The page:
Effect of sodium hexametaphosphate concentration and cooking time on the physicochemical properties of pasteurized process cheese
Shirashoji, N., J. J. Jaeggi, and J. A. Lucey. 2010
Journal of Dairy Science 93: 2827-2837

Formation and physical properties of yogurt
Lee, W. J. and J. A. Lucey. 2010
Asian-Australian Journal of Animal Science 23:1127-1136

Impact of grating size on the texture and melting properties of re-formed non-fat cheese
Akbulut, C., S. Govindasamy-Lucey, J. A. Lucey, J. J. Jaeggi and M. E. Johnson. 2011
Milchwissenschaft 66:169-172

Impact of different curd washing methods on the insoluble Ca content and rheological properties of Colby cheese during ripening
Lee, M.-R., M. E. Johnson, S. Govindasamy-Lucey, J. J. Jaeggi and J. A. Lucey. 2011
Journal of Dairy Science 94:2692-2700

Determination of molecular weight of a purified fraction of colloidal calcium phosphate derived from the casein micelles of bovine milk
Choi, J., D. S. Horne, and J. A. Lucey. 2011
Journal of Dairy Science Journal of Dairy Science 94:3250-3261

Chromatographic purification and characterization of whey protein-dextran glycation products
Bund, T., Allelein, S., Arunkumar, A., Lucey, J. A., and M. R. Etzel. 2012
Journal of Chromatography, A 1244: 98-105

Association between milk protein gene variants and protein composition traits in dairy cattle
Huang, W., Penagaricano, F., Ahmad, K. R., Lucey, J. A., Weigel, K. A., and H. Khatib. 2012
Journal of Dairy Science 95:440-449

In vitro infant digestion of whey protein – dextran glycates
Böttger, F. H., Etzel, M. R., and J. A. Lucey. 2013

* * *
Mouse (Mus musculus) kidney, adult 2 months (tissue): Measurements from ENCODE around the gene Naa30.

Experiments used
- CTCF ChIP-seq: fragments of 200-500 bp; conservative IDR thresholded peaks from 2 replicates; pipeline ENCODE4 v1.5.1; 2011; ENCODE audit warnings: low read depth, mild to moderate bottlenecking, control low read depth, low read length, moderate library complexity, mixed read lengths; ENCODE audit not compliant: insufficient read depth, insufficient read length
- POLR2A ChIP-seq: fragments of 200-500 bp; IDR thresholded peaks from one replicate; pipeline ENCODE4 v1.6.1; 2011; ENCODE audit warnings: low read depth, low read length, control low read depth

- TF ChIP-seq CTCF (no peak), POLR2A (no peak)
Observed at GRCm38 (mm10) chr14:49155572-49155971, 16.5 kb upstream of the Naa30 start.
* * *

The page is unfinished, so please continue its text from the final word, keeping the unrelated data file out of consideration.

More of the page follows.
Food Digestion 4(2-3), 76-84

The influence of high hydrostatic pressure on regular, reduced, low and no salt added Cheddar cheese
Ozturk, M.; Govindasamy-Lucey, S.; Jaeggi, J. J.; Johnson, M. E.; Lucey, J. A. 2013
International Dairy Journal 33(2), 175-183


Contacts

Mark Johnson, Assistant Director, Senior Management Team, Senior Scientist
A wealth of knowledge- Mark has been with CDR for more than 30 years. Honored with the NCI Laureate Award and many other awards, Mark is a resource for both staff and industry. As CDR Assistant Director, Mark is a close advisor to the Director and often represents CDR when the Director is traveling. Mark has a Ph.D in Food Science. His research interests include developing, manufacturing and ripening protocols for unique cheeses, the study of cheese characteristics and cheese defects. He also enjoys “talking cheese” with cheesemakers and sharing experiences and insights into the cheese industry.
Phone: 608-262-0275 | Email jumbo@cdr.wisc.edul

Rani Govindasamy-Lucey, Senior Scientist
Rani is responsible for coordinating CDR research projects including company research and work with graduate students. She helps develop new projects, writes grants, oversees project proposal development for company work and published research papers on cheese related topics. She has a doctorate in Food Science and has been with CDR since 1999 and brings industry experience from around the world. Rani enjoys working with the many companies that come to CDR for answers and is happy to be a part of the discovery and research process.
Phone: 608-265-5447 | Email rani@cdr.wisc.edu